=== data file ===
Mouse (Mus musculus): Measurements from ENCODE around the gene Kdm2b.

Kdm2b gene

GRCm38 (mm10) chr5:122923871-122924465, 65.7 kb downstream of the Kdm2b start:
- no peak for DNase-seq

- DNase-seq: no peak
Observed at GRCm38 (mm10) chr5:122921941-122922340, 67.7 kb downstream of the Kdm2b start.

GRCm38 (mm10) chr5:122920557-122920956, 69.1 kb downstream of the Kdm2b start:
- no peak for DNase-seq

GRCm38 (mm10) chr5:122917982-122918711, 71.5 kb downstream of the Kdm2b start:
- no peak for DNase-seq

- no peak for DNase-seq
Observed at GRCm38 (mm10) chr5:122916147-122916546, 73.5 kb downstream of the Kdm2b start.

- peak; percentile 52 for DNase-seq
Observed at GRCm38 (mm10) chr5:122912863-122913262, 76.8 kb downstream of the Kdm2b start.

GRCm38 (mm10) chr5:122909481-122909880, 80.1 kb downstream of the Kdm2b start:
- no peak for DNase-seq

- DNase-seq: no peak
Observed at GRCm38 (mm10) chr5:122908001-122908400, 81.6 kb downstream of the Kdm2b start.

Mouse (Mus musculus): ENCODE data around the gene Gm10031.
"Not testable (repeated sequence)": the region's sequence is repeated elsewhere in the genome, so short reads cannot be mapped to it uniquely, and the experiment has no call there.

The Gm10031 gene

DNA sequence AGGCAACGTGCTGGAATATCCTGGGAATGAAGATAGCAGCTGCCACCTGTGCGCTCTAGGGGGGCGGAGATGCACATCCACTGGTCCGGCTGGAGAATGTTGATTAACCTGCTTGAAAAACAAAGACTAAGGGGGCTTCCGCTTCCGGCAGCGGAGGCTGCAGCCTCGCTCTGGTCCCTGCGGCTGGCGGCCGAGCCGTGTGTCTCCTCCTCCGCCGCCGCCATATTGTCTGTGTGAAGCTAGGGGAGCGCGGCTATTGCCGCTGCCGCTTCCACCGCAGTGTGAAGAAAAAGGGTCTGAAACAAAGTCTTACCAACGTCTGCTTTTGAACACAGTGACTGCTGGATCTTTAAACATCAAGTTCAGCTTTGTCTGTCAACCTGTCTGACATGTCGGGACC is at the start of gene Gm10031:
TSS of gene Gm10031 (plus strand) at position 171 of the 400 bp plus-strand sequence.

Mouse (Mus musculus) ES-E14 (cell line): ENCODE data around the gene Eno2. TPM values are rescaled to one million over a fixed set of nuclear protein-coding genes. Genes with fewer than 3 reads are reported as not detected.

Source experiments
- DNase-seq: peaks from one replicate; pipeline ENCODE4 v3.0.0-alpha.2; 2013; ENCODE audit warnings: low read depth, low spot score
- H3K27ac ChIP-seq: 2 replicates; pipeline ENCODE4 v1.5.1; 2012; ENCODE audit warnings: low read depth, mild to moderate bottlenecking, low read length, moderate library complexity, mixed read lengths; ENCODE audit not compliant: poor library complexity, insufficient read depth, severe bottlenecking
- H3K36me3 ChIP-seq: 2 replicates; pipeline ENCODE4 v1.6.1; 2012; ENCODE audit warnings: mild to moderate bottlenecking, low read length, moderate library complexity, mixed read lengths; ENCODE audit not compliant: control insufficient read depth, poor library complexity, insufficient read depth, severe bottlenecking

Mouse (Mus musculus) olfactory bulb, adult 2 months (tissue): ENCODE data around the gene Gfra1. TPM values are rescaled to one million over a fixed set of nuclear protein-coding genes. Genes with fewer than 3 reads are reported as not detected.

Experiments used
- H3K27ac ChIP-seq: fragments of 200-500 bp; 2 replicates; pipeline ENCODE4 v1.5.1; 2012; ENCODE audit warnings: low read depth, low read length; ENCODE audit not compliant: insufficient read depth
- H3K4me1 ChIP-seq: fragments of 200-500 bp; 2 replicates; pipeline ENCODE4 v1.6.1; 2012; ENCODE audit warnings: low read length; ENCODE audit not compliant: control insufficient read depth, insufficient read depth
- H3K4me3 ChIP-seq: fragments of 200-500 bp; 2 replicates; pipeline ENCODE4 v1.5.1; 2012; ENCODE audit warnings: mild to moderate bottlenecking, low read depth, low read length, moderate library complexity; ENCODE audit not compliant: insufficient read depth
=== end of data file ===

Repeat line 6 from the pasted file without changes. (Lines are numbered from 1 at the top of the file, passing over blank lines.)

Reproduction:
Observed at GRCm38 (mm10) chr5:122921941-122922340, 67.7 kb downstream of the Kdm2b start.